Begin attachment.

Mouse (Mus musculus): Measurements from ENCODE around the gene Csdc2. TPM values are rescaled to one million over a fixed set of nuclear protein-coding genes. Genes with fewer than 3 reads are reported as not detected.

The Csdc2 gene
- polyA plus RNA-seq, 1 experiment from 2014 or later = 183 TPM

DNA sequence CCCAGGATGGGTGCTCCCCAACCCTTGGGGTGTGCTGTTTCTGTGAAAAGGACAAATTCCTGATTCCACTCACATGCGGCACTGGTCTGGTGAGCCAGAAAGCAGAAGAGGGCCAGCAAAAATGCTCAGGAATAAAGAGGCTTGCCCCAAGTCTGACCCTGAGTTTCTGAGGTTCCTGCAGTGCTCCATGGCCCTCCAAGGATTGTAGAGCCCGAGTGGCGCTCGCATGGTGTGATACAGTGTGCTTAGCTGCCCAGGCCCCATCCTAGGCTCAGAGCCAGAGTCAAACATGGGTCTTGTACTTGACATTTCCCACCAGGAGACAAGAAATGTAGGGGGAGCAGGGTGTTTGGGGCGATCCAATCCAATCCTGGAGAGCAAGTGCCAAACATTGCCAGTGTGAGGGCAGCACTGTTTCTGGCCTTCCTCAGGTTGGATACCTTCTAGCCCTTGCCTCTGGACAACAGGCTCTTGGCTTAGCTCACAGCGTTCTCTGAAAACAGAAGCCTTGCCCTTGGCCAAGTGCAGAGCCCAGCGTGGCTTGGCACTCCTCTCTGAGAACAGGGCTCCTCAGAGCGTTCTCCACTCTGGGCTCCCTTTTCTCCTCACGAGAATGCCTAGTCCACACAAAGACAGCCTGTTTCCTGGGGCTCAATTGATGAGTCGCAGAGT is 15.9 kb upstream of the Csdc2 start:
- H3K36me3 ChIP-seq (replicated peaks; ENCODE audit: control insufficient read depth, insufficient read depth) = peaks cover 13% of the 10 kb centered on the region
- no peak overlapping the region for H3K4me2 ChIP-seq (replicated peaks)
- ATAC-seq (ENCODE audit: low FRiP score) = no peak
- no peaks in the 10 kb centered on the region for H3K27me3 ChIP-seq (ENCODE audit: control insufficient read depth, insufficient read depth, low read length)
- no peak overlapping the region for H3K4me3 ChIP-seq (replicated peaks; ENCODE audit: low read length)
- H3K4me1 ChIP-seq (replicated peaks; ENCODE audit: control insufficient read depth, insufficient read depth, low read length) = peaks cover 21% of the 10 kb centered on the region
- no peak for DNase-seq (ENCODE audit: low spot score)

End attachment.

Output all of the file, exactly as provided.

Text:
Mouse (Mus musculus): Measurements from ENCODE around the gene Csdc2. TPM values are rescaled to one million over a fixed set of nuclear protein-coding genes. Genes with fewer than 3 reads are reported as not detected.

The Csdc2 gene
- polyA plus RNA-seq, 1 experiment from 2014 or later = 183 TPM

DNA sequence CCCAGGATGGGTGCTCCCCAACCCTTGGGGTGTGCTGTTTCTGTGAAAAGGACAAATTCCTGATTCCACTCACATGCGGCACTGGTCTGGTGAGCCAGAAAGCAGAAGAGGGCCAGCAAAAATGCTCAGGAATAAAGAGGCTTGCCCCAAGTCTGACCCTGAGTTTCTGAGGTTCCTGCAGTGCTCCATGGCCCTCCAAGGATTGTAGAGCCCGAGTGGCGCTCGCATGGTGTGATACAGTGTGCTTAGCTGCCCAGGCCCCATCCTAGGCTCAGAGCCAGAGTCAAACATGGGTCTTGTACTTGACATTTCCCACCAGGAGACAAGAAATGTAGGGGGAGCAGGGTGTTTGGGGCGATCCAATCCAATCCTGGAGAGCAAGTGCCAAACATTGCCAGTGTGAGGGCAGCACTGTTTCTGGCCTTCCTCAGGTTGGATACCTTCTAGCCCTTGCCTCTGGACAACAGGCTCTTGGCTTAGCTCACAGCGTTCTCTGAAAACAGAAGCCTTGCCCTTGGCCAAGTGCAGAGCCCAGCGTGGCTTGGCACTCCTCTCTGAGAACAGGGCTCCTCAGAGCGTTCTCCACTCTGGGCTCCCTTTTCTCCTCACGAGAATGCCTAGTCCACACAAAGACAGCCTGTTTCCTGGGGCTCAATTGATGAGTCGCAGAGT is 15.9 kb upstream of the Csdc2 start:
- H3K36me3 ChIP-seq (replicated peaks; ENCODE audit: control insufficient read depth, insufficient read depth) = peaks cover 13% of the 10 kb centered on the region
- no peak overlapping the region for H3K4me2 ChIP-seq (replicated peaks)
- ATAC-seq (ENCODE audit: low FRiP score) = no peak
- no peaks in the 10 kb centered on the region for H3K27me3 ChIP-seq (ENCODE audit: control insufficient read depth, insufficient read depth, low read length)
- no peak overlapping the region for H3K4me3 ChIP-seq (replicated peaks; ENCODE audit: low read length)
- H3K4me1 ChIP-seq (replicated peaks; ENCODE audit: control insufficient read depth, insufficient read depth, low read length) = peaks cover 21% of the 10 kb centered on the region
- no peak for DNase-seq (ENCODE audit: low spot score)